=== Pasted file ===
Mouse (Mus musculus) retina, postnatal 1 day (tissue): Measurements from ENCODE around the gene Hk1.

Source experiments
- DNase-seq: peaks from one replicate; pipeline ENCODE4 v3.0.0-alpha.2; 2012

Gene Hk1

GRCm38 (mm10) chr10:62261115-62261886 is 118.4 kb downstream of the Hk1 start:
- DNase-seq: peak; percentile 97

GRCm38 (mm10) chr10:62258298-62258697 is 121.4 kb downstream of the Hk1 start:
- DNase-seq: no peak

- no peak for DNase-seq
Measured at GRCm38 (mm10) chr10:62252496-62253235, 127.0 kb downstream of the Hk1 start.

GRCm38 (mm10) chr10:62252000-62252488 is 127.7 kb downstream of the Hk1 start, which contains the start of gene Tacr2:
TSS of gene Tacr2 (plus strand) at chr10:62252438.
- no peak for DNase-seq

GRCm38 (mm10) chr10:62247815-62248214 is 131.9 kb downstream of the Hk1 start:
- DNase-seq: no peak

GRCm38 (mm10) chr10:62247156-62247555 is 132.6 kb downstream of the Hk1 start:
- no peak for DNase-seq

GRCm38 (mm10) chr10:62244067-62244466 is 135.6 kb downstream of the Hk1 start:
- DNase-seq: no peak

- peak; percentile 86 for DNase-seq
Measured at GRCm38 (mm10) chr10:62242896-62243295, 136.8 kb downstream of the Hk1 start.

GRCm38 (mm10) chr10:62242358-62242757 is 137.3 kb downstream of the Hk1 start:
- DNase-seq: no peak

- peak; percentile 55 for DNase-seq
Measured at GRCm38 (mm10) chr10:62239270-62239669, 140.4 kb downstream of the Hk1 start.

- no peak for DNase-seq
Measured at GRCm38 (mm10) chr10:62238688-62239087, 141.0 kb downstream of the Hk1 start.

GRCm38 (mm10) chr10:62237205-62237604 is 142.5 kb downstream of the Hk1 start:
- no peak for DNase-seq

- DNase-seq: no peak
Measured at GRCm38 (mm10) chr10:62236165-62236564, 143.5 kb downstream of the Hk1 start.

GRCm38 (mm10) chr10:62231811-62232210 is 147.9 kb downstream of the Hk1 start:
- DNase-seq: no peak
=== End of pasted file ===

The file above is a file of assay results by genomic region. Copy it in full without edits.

Mouse (Mus musculus) retina, postnatal 1 day (tissue): Measurements from ENCODE around the gene Hk1.

Source experiments
- DNase-seq: peaks from one replicate; pipeline ENCODE4 v3.0.0-alpha.2; 2012

Gene Hk1

GRCm38 (mm10) chr10:62261115-62261886 is 118.4 kb downstream of the Hk1 start:
- DNase-seq: peak; percentile 97

GRCm38 (mm10) chr10:62258298-62258697 is 121.4 kb downstream of the Hk1 start:
- DNase-seq: no peak

- no peak for DNase-seq
Measured at GRCm38 (mm10) chr10:62252496-62253235, 127.0 kb downstream of the Hk1 start.

GRCm38 (mm10) chr10:62252000-62252488 is 127.7 kb downstream of the Hk1 start, which contains the start of gene Tacr2:
TSS of gene Tacr2 (plus strand) at chr10:62252438.
- no peak for DNase-seq

GRCm38 (mm10) chr10:62247815-62248214 is 131.9 kb downstream of the Hk1 start:
- DNase-seq: no peak

GRCm38 (mm10) chr10:62247156-62247555 is 132.6 kb downstream of the Hk1 start:
- no peak for DNase-seq

GRCm38 (mm10) chr10:62244067-62244466 is 135.6 kb downstream of the Hk1 start:
- DNase-seq: no peak

- peak; percentile 86 for DNase-seq
Measured at GRCm38 (mm10) chr10:62242896-62243295, 136.8 kb downstream of the Hk1 start.

GRCm38 (mm10) chr10:62242358-62242757 is 137.3 kb downstream of the Hk1 start:
- DNase-seq: no peak

- peak; percentile 55 for DNase-seq
Measured at GRCm38 (mm10) chr10:62239270-62239669, 140.4 kb downstream of the Hk1 start.

- no peak for DNase-seq
Measured at GRCm38 (mm10) chr10:62238688-62239087, 141.0 kb downstream of the Hk1 start.

GRCm38 (mm10) chr10:62237205-62237604 is 142.5 kb downstream of the Hk1 start:
- no peak for DNase-seq

- DNase-seq: no peak
Measured at GRCm38 (mm10) chr10:62236165-62236564, 143.5 kb downstream of the Hk1 start.

GRCm38 (mm10) chr10:62231811-62232210 is 147.9 kb downstream of the Hk1 start:
- DNase-seq: no peak